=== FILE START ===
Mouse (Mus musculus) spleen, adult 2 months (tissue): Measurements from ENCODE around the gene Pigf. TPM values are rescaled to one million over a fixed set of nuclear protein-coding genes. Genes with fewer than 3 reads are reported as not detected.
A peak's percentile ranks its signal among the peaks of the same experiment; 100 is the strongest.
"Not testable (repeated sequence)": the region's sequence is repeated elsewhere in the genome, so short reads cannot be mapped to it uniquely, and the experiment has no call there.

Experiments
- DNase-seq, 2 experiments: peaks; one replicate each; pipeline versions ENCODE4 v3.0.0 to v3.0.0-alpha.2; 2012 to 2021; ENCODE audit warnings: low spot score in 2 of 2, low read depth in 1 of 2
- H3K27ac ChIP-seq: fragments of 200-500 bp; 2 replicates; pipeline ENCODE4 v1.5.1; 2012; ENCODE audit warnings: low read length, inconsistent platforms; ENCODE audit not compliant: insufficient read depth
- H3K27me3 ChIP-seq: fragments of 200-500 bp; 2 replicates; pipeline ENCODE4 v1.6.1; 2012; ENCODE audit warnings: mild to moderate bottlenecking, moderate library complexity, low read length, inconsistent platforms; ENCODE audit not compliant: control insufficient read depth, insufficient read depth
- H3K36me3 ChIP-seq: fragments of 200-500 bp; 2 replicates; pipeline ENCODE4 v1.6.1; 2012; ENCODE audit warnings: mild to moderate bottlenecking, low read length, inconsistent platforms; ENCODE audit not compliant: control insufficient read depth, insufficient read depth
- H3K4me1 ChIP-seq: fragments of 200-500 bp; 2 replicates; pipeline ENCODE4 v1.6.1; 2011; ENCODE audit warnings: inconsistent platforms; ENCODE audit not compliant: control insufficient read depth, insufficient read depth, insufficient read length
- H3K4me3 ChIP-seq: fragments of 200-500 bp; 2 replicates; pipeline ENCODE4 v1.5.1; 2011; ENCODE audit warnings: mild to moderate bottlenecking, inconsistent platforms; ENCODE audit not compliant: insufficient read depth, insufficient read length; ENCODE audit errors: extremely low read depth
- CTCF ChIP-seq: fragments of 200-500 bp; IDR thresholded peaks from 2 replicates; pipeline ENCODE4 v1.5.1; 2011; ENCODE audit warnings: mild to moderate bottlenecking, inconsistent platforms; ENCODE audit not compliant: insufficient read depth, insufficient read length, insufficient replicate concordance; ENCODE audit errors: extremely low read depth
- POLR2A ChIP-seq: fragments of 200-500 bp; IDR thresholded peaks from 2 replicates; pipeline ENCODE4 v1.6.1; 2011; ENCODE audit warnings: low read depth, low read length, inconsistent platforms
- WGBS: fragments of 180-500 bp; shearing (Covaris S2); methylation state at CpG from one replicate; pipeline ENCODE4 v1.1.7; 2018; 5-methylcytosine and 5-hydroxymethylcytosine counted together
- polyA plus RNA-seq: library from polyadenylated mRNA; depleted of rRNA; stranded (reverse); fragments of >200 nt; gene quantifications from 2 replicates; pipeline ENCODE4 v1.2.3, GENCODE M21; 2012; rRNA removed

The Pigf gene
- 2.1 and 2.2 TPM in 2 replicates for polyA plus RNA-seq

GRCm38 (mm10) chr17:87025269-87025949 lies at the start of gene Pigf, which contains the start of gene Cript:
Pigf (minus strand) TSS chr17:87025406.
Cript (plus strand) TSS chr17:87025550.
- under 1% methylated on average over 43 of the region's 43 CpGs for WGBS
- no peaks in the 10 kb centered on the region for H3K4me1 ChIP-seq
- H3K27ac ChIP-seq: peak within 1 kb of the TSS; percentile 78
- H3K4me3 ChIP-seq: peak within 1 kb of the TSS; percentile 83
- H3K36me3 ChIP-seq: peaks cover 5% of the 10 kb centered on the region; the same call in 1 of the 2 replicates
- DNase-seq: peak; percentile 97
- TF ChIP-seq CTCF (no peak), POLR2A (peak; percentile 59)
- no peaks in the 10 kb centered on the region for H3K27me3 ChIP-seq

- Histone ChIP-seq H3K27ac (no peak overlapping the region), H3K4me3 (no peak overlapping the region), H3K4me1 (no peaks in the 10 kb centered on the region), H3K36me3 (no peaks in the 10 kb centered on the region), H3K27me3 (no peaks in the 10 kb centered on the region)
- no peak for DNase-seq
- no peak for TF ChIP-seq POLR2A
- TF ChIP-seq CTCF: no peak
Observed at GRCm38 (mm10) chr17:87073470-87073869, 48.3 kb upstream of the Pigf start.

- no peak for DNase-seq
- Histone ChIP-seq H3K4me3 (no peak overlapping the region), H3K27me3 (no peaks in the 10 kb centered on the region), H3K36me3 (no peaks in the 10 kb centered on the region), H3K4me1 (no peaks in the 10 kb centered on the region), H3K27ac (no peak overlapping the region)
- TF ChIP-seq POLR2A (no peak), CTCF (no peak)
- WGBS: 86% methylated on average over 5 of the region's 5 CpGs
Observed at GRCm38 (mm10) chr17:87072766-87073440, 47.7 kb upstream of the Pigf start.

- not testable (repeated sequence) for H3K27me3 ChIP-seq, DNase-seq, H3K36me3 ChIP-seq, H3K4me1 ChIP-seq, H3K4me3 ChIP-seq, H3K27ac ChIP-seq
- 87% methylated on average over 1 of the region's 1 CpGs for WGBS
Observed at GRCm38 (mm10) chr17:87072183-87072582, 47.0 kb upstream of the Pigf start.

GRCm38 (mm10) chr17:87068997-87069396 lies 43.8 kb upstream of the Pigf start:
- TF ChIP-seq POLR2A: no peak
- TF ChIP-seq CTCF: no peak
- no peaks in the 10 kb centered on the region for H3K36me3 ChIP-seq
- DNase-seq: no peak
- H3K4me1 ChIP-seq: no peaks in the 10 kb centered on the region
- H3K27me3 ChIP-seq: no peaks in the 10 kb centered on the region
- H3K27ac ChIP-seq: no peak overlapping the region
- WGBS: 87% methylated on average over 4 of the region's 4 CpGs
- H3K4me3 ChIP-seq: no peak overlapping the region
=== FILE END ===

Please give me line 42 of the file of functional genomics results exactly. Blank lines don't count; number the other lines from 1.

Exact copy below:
- TF ChIP-seq POLR2A: no peak